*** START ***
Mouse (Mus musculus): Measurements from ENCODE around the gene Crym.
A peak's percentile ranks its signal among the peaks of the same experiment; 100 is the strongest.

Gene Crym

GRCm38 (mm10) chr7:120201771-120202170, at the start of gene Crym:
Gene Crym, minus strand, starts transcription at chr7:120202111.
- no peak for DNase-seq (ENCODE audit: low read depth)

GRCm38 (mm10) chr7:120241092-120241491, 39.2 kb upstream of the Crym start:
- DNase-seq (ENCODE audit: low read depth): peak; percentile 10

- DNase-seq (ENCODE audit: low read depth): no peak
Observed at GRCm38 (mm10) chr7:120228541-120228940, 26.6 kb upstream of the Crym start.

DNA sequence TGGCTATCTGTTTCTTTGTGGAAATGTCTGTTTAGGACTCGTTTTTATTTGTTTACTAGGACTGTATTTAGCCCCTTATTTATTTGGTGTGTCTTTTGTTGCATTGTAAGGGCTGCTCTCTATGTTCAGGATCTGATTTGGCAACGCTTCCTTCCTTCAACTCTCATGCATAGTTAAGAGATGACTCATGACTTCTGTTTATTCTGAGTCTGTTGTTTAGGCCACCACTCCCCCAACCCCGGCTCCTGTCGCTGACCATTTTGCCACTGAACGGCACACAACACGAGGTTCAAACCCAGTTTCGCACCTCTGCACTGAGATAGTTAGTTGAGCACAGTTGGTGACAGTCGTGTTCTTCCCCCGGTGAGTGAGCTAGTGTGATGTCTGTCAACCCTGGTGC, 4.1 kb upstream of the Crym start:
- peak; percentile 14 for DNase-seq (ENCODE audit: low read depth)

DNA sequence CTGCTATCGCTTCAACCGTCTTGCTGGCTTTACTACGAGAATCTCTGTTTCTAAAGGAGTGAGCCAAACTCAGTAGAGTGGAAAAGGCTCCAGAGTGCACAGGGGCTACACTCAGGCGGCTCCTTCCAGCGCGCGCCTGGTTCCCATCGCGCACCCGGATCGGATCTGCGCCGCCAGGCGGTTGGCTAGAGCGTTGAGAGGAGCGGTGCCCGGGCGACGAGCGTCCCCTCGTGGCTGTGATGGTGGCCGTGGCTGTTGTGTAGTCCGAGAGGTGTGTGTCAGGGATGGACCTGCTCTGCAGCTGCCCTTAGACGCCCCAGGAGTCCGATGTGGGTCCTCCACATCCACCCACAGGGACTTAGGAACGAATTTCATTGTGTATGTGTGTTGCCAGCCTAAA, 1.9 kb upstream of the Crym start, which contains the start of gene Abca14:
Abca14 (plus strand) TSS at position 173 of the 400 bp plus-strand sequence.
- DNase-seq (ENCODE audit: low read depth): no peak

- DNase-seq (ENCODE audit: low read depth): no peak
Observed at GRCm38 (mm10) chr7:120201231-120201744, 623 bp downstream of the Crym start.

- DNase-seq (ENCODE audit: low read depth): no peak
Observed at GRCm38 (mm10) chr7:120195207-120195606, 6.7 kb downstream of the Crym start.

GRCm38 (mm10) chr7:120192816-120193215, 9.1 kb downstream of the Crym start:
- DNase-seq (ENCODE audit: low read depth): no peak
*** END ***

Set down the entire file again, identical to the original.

Mouse (Mus musculus): Measurements from ENCODE around the gene Crym.
A peak's percentile ranks its signal among the peaks of the same experiment; 100 is the strongest.

Gene Crym

GRCm38 (mm10) chr7:120201771-120202170, at the start of gene Crym:
Gene Crym, minus strand, starts transcription at chr7:120202111.
- no peak for DNase-seq (ENCODE audit: low read depth)

GRCm38 (mm10) chr7:120241092-120241491, 39.2 kb upstream of the Crym start:
- DNase-seq (ENCODE audit: low read depth): peak; percentile 10

- DNase-seq (ENCODE audit: low read depth): no peak
Observed at GRCm38 (mm10) chr7:120228541-120228940, 26.6 kb upstream of the Crym start.

DNA sequence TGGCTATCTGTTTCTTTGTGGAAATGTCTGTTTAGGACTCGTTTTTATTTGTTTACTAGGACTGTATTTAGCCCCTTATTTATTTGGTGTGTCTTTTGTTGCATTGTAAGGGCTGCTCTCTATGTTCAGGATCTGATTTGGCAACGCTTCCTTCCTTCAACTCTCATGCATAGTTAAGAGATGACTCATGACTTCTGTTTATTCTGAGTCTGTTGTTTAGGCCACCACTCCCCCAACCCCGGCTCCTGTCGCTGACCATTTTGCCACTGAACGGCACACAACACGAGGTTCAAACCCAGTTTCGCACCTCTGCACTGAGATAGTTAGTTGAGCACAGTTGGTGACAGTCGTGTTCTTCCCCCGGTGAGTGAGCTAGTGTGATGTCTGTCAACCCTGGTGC, 4.1 kb upstream of the Crym start:
- peak; percentile 14 for DNase-seq (ENCODE audit: low read depth)

DNA sequence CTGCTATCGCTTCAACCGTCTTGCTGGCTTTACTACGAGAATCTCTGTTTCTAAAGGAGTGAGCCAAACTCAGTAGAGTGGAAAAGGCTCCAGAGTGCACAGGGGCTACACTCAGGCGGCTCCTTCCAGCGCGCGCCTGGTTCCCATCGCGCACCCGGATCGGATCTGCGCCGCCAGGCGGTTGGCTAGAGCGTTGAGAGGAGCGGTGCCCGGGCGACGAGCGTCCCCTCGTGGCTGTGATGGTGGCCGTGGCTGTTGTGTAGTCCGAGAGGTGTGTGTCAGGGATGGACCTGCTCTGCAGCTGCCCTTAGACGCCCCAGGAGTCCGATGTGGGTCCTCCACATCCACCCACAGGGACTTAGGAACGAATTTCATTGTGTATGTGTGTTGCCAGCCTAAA, 1.9 kb upstream of the Crym start, which contains the start of gene Abca14:
Abca14 (plus strand) TSS at position 173 of the 400 bp plus-strand sequence.
- DNase-seq (ENCODE audit: low read depth): no peak

- DNase-seq (ENCODE audit: low read depth): no peak
Observed at GRCm38 (mm10) chr7:120201231-120201744, 623 bp downstream of the Crym start.

- DNase-seq (ENCODE audit: low read depth): no peak
Observed at GRCm38 (mm10) chr7:120195207-120195606, 6.7 kb downstream of the Crym start.

GRCm38 (mm10) chr7:120192816-120193215, 9.1 kb downstream of the Crym start:
- DNase-seq (ENCODE audit: low read depth): no peak